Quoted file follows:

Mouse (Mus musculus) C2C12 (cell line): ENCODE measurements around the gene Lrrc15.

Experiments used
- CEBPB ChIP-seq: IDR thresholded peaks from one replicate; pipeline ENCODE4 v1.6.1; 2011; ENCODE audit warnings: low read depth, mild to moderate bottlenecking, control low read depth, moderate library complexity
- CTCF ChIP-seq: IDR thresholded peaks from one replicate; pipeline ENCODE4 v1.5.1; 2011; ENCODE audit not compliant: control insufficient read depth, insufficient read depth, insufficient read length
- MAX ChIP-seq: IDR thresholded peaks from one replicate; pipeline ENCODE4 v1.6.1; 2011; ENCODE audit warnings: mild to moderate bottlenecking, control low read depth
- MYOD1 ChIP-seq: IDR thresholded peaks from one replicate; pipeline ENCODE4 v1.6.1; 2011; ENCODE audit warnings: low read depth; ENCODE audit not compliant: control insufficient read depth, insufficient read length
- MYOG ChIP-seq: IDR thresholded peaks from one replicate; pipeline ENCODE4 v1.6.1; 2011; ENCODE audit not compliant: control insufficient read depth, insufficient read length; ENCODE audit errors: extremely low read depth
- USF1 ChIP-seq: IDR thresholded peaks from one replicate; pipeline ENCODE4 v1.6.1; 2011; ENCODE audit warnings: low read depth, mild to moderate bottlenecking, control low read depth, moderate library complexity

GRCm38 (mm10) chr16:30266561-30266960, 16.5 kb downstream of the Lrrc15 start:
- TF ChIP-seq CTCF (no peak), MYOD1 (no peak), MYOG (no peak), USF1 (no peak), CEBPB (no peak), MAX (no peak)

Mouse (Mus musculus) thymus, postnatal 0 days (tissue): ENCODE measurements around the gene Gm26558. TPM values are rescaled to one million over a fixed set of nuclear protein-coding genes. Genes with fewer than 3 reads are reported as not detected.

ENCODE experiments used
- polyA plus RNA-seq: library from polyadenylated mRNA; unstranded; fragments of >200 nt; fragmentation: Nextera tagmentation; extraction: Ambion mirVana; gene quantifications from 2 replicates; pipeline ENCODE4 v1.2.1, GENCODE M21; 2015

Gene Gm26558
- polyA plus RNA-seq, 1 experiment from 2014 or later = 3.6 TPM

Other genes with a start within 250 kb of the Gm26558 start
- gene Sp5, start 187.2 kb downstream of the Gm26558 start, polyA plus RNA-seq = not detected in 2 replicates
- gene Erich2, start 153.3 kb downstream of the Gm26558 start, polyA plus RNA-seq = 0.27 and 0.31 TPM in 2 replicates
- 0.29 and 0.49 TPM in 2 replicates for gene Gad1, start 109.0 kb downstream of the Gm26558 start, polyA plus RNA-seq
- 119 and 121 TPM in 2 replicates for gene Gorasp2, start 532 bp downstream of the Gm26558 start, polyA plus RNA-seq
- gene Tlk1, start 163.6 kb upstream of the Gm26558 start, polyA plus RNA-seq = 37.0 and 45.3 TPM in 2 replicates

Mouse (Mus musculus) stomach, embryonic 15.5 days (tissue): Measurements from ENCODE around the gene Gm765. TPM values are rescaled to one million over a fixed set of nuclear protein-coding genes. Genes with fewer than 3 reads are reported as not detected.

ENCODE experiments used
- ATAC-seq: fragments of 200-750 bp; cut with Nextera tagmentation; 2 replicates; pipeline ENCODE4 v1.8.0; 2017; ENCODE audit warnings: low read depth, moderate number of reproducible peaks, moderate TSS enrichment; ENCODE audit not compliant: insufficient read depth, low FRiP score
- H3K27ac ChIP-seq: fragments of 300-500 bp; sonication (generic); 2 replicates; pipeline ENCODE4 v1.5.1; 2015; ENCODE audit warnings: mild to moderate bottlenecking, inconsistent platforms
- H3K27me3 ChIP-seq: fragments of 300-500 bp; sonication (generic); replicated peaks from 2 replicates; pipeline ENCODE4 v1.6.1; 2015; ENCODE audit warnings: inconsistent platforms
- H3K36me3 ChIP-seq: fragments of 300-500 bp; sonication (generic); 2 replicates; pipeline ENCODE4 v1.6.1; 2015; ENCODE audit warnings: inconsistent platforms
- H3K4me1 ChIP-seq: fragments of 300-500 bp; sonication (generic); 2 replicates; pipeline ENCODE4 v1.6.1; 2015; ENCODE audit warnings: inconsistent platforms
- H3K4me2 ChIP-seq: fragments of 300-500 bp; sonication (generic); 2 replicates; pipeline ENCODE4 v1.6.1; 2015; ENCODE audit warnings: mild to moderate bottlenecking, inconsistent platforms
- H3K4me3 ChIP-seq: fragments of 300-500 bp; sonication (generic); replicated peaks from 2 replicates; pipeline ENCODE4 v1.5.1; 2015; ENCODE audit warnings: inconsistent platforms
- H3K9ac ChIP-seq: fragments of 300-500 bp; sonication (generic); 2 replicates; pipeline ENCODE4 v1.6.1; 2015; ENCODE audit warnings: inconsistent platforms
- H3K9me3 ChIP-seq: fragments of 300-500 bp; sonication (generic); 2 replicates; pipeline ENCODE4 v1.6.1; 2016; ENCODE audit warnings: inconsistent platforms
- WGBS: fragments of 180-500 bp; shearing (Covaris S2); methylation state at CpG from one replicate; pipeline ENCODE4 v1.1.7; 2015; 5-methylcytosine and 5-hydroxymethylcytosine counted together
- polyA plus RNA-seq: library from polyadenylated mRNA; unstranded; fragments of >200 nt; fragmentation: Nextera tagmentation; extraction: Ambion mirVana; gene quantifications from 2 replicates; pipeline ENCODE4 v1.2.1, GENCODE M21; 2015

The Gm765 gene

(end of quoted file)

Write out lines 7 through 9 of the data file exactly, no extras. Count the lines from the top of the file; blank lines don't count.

- MYOG ChIP-seq: IDR thresholded peaks from one replicate; pipeline ENCODE4 v1.6.1; 2011; ENCODE audit not compliant: control insufficient read depth, insufficient read length; ENCODE audit errors: extremely low read depth
- USF1 ChIP-seq: IDR thresholded peaks from one replicate; pipeline ENCODE4 v1.6.1; 2011; ENCODE audit warnings: low read depth, mild to moderate bottlenecking, control low read depth, moderate library complexity

GRCm38 (mm10) chr16:30266561-30266960, 16.5 kb downstream of the Lrrc15 start: